Matching Items (7)

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Hydraulic Properties of Porous Media Saturated with Nanoparticle-Stabilized Air-Water Foam

Description

The foam generated by the mixture of air and water has a much higher viscosity and lower mobility than those of pure water or gas that constitutes the air-water foam.

The foam generated by the mixture of air and water has a much higher viscosity and lower mobility than those of pure water or gas that constitutes the air-water foam. The possibility of using the air-water foam as a flow barrier for the purpose of groundwater and soil remediation is explored in this paper. A nanoparticle-stabilized air-water foam was fabricated by vigorously stirring the nano-fluid in pressurized condition. The foam bubble size distribution was analyzed with a microscope. The viscosities of foams generated with the solutions with several nanoparticle concentrations were measured as a function of time. The breakthrough pressure of foam-saturated microfluidic chips and sand columns were obtained. The hydraulic conductivity of a foam-filled sand column was measured after foam breakthrough. The results show that: (1) bubble coalescence and the Ostwald ripening are believed to be the reason of bubble size distribution change; (2) the viscosity of nanoparticle-stabilized foam and the breakthrough pressures decreased with time once the foam was generated; (3) the hydraulic conductivity of the foam-filled sand column was almost two orders of magnitude lower than that of a water-saturated sand column even after the foam-breakthrough. Based on the results in this study, the nanoparticle-stabilized air-water foam could be injected into contaminated soils to generate vertical barriers for temporary hydraulic conductivity reduction.

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Date Created
  • 2016-12-14

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Experimental evaluation of the performance of geomembrane liners subject to downdrag and seismic loading

Description

A series of experiments were conducted to support validation of a numerical model for the performance of geomembrane liners subject to waste settlement and seismic loading. These experiments included large

A series of experiments were conducted to support validation of a numerical model for the performance of geomembrane liners subject to waste settlement and seismic loading. These experiments included large scale centrifuge model testing of a geomembrane-lined landfill, small scale laboratory testing to get the relevant properties of the materials used in the large scale centrifuge model, and tensile tests on seamed geomembrane coupons. The landfill model in the large scale centrifuge test was built with a cemented sand base, a thin film NafionTM geomembrane liner, and a mixture of sand and peat for model waste. The centrifuge model was spun up to 60 g, allowed to settle, and then subjected to seismic loading at three different peak ground accelerations (PGA). Strain on the liner and settlement of the waste during model spin-up and subsequent seismic loading and accelerations throughout the model due to seismic loading were acquired from sensors within the model. Laboratory testing conducted to evaluate the properties of the materials used in the model included triaxial compression tests on the cemented sand base, wide-width tensile testing of the thin film geomembrane, interface shear testing between the thin film geomembrane and the waste material, and one dimensional compression and cyclic direct simple shear testing of the sand-peat mixture used to simulate the waste. The tensile tests on seamed high-density polyethylene (HDPE) coupons were conducted to evaluate strain concentration associated with seams oriented perpendicular to an applied tensile load. Digital image correlation (DIC) was employed to evaluate the strain field, and hence seam strain concentrations, in these tensile tests. One-dimensional compression tests were also conducted on composite sand and HDPE samples to evaluate the compressive modulus of HDPE. The large scale centrifuge model and small scale laboratory tests provide the necessary data for numerical model validation. The tensile tests on seamed HDPE specimens show that maximum tensile strain due to strain concentrations at a seam is greater than previously suggested, a finding with profound implications for landfill liner design and construction quality control/quality assurance (QC/QA) practices. The results of the one-dimensional compression tests on composite sand-HDPE specimens were inconclusive.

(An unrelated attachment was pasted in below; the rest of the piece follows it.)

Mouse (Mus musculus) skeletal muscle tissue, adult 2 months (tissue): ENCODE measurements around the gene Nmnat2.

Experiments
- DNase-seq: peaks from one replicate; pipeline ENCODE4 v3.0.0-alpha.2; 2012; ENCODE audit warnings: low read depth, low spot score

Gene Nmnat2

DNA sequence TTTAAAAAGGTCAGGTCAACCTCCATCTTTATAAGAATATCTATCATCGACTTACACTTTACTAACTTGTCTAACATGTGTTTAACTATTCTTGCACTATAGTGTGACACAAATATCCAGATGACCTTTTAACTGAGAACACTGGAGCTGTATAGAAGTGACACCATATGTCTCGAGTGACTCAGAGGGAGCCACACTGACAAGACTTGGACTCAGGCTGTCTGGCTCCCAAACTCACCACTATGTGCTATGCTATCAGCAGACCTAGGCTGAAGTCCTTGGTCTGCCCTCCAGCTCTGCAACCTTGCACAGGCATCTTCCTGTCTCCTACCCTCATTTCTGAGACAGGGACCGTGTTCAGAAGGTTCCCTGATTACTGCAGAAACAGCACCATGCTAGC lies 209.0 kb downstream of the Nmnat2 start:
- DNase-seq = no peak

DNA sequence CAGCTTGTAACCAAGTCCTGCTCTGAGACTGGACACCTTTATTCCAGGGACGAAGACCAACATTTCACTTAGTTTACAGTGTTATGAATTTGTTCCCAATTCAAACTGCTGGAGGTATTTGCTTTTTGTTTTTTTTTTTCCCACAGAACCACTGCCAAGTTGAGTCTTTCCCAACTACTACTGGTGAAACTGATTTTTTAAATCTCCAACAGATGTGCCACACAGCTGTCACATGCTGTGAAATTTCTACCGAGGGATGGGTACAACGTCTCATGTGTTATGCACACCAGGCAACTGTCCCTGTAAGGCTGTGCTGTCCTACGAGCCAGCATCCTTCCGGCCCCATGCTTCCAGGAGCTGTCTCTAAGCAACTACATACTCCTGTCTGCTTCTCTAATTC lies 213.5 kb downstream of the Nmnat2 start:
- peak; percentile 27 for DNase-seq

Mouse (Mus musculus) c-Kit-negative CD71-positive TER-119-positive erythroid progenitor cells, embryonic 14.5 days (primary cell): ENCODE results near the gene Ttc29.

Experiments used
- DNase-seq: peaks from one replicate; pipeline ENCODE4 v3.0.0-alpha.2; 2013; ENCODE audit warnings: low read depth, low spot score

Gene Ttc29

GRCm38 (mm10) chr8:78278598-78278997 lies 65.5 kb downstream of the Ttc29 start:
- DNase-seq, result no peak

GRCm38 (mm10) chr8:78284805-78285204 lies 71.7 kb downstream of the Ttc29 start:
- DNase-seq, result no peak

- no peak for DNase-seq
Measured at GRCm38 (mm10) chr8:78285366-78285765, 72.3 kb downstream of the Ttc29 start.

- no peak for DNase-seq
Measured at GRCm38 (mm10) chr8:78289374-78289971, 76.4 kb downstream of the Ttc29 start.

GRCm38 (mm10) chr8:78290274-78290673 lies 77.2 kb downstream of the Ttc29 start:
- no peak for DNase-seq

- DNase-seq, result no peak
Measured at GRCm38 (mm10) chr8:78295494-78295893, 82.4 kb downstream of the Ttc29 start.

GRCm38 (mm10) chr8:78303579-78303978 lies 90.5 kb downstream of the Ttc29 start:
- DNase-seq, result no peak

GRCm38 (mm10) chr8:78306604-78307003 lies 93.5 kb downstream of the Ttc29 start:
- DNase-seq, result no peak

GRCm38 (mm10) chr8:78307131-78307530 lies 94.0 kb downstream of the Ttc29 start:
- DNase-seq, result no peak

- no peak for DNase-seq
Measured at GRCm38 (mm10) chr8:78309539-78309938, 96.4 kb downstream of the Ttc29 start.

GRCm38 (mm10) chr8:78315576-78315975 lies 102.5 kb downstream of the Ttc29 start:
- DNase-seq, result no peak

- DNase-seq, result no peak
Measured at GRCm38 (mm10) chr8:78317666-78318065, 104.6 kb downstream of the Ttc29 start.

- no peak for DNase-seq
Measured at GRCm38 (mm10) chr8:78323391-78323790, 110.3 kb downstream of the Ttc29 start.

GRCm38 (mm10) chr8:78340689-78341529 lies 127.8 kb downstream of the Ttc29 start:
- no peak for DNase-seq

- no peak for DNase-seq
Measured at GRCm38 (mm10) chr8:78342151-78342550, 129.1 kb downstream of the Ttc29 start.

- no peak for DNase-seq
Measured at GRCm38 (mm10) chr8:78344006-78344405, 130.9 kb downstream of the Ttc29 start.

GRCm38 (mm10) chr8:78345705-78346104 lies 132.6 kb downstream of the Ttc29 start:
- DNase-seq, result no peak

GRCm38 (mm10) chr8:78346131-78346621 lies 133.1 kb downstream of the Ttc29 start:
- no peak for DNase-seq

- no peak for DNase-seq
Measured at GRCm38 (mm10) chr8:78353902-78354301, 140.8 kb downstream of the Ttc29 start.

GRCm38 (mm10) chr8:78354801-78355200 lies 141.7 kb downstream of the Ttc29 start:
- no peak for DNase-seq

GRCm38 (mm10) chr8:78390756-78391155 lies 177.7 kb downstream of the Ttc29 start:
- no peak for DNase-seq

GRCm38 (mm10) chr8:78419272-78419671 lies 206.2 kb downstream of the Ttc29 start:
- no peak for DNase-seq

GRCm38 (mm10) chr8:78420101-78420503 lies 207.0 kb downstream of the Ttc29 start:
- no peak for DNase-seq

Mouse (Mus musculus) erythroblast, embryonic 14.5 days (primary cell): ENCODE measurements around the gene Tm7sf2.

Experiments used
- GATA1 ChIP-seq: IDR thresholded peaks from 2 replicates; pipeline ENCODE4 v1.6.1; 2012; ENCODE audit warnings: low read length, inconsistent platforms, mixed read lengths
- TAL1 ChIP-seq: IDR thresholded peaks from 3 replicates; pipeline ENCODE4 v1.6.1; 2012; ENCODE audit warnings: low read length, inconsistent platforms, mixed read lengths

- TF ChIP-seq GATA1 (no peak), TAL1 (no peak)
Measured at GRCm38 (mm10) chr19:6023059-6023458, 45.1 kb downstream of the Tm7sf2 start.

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Date Created
  • 2016

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Applications of nanotechnology in geotechnical engineering

Description

Nanotechnology has been applied to many areas such as medicine, manufacturing, catalysis, food, cosmetics, and energy since the beginning 21st century. However, the application of nanotechnology to geotechnical engineering has